What do you think about the history and the future for community foundations?  Will Australian community foundations suffer from the same competitive forces as those in the US?

 

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Changing guard at Buckingham Palace


jobs

A vacancy for an executive officer for a community foundation is not unusual, but two at the same time? There are some changes afoot in a couple of community foundations in Melbourne.  But perhaps the more interesting questions raised by this coincidence are:

How long is an optimum time to stay in a role?

How do you know when you have outgrown your organisation, or your organisation has outgrown you?

Where are the best places to look in considering a change? Are the usual suspects of ProBono and Ethical Jobs the most relevant, or are do you prefer to use not for profit career consultants?

What do you think about career transition? How do you do it, plan it, manage it, communicate it? How strategically do you plan your own career and what do you look for when you are ready to make a move?

Is a “career” in philanthropy something people really plan for, or is it something people fall into and are just swept along with, through a series of roles.

What are your thoughts? I look forward to your comments in 2015 on this and many other topics.

and if you are interested in the two vacancies mentioned at top of post check out the position description for the Executive Officer of the Inner North Community Foundation and contact Australian Communities Foundation for more detail about their vacancy.

 

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Rebecca Riccio – Learning by Giving and MOOCS


Rebecca Riccio  The Asia-Pacific Centre for Social Impact and Philanthropy at Swinburne presented the annual Heloise Waislitz Oration with Rebecca Riccio, the founding Director of the Social Impact Lab at Northeastern University in Boston.

Rebecca has developed the world’s first MOOC – massive open online course on effective charitable giving, which has taught philanthropy to 18,000 students in 100 countries, and enabled them to understand grantmaking through making decisions on giving away $250,000 to not for profit organisations.

Giving with Purpose is a course supported by Doris Buffett’s Learning by Giving Foundation, which provides 35 universities in the United States with $10,000 each for students in particular courses to distribute.

“Experiential philanthropy education” is about the integration of real dollar grant making into a curriculum.  Not only do students learn about not for profit organisations and areas of need in their communities, but they leave the course with a newfound sense of agency and their own power to affect change.  Students participate in the program in courses as diverse as sociology, communications and English literature.

Rebecca teaches two courses at Northeastern University which develop students’ ability to understand what it takes to build and invest in non profit organisations, and their understanding of the mechanisms for funding which often pit charitable organisations in competition with each other.  Students are able to examine the levers of social change, and see that philanthropy is not a neutral act, but has consequences both for the organisations which receive funding – and those which don’t.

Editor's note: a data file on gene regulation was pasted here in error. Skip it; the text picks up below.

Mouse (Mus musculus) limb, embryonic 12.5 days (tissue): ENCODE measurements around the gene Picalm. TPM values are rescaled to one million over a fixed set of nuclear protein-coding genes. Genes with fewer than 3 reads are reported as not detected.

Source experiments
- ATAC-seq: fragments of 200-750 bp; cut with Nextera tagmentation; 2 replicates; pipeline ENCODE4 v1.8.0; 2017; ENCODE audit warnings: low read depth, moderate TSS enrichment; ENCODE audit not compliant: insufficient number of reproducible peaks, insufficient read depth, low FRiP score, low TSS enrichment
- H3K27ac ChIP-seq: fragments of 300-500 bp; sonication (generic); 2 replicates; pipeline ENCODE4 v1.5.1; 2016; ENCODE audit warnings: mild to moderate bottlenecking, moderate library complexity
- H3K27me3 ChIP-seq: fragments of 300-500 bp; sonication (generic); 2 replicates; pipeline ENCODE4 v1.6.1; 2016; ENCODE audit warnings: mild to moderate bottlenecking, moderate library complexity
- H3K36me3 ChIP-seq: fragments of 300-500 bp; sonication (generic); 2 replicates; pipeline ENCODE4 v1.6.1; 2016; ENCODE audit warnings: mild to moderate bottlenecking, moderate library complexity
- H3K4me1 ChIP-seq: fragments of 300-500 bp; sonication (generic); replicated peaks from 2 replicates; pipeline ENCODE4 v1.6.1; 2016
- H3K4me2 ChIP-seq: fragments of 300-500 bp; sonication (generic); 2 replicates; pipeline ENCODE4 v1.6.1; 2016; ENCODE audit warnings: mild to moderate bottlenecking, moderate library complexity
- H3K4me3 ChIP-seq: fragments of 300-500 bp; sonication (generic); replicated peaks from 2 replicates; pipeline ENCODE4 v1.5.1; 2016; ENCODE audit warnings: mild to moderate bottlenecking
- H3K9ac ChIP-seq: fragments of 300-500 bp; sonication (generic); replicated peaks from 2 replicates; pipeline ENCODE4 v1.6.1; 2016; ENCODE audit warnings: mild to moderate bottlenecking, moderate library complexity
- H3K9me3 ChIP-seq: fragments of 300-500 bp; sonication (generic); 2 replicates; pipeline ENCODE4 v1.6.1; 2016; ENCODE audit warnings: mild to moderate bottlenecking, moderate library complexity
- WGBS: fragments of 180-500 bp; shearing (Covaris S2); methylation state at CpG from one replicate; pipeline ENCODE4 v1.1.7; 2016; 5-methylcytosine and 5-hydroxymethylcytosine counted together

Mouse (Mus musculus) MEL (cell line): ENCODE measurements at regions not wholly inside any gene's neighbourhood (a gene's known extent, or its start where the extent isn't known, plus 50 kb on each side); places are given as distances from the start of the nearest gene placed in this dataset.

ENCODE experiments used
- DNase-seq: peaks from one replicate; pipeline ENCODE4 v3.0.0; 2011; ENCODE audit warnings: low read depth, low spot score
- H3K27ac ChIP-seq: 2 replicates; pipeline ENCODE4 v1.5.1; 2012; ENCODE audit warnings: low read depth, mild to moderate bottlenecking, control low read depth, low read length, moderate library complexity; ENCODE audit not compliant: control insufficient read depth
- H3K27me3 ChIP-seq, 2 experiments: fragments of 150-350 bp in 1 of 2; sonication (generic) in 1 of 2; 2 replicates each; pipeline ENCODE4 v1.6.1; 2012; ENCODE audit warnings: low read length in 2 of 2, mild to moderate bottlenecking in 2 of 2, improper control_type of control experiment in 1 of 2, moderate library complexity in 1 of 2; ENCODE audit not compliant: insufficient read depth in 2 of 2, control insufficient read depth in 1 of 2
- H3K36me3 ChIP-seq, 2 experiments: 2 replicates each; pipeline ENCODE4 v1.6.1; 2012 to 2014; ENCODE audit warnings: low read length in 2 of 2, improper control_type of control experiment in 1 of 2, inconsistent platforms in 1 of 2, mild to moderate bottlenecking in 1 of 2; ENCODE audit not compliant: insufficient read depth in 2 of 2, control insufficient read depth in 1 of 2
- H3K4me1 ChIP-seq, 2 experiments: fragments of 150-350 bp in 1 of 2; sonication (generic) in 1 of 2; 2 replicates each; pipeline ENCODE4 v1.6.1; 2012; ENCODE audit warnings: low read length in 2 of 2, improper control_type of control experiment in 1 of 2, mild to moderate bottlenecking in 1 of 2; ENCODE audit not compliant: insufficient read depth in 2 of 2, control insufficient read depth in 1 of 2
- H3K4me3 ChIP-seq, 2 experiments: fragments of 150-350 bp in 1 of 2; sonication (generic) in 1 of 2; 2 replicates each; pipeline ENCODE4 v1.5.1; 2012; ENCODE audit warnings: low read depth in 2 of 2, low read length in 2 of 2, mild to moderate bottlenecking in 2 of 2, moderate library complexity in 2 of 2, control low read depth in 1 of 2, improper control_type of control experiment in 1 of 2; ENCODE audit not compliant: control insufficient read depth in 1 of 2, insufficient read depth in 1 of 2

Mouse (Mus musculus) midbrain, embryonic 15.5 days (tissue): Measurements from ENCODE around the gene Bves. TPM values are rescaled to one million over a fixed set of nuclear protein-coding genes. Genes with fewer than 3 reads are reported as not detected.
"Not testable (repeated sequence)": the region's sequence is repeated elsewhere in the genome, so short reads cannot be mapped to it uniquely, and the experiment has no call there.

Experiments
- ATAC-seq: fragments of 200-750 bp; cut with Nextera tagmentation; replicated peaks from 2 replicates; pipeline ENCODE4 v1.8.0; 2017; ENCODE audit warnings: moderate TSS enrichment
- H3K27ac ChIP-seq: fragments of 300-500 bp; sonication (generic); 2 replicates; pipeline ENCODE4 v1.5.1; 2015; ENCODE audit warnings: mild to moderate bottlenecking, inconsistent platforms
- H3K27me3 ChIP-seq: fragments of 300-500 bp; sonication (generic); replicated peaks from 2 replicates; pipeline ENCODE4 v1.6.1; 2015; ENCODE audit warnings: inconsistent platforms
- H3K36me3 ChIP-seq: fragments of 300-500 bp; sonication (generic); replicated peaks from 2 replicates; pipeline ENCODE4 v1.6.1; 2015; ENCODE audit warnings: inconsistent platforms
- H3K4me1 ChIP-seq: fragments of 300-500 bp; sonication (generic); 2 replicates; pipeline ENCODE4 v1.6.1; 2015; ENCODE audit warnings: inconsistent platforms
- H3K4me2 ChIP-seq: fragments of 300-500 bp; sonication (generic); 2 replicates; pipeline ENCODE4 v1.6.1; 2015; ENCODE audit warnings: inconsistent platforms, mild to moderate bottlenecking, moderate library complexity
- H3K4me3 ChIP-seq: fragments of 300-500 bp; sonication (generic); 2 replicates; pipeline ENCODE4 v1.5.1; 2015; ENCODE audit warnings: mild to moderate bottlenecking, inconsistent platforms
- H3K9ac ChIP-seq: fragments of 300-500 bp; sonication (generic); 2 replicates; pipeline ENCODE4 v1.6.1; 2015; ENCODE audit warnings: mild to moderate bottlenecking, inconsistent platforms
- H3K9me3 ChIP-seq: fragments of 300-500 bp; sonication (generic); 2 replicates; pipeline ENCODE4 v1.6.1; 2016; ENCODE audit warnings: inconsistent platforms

They also begin to understand the power and influence that wealth holders (who are not elected officials) can wield in society and how this can affect issues of social justice.  Students develop their own power in philanthropy through developing their own guidelines for funding and creating filters for their decision making.  The students maintain their independence in decision making about where to distribute the funds and understand the competitive nature of the process.  They are given a relatively small amount of money $10,000 so that they can see how this can help, but also how much more may be needed.  The students are encouraged to take a consensus approach to their grantmaking, rather than voting organisations in or out.  While this may be more difficult and time consuming, it helps develop core values such as humility, respect for others’ opinions, a commitment to active listening, perspective and patience.

The students are taken out of the comfort of their classrooms to meet potential grant recipient organisations and come face to face with the unmet needs of their communities.  Despite perhaps having an emotional response to some of the organisations they visit, the students are encouraged to separate this from their decision making.  Rebecca felt that the more painful the site visit experience – the better for the students as they need to understand the real consequences of their grantmaking.

One of the students completing the course said: “our job is to heal the world and this is how we are learning to do it”.

Rebecca has been able to expand delivery of the course through the MOOC referred to earlier which has grown from putting a few lectures online to developing an accessible online course, including guest speakers and then creating a collaborative grantmaking exercise.

Experiential philanthropy provides students with a toolkit to feel that they can make a difference, and every decision along the way becomes a teachable moment.

Watch the video outlining the course here:

This program is very similar to the Youth in Philanthropy which is run by the Lord Mayor’s Charitable Fund and the Schools in Philanthropy program at Geelong Community Foundation which are based on the Canadian Community Foundations’ philanthropy in schools model.

It was great to hear from someone with such a passion for engaging young people in philanthropy, and the benefits and flow on effects of early participation in the community in this way,

What is your experience of grantmaking with young people?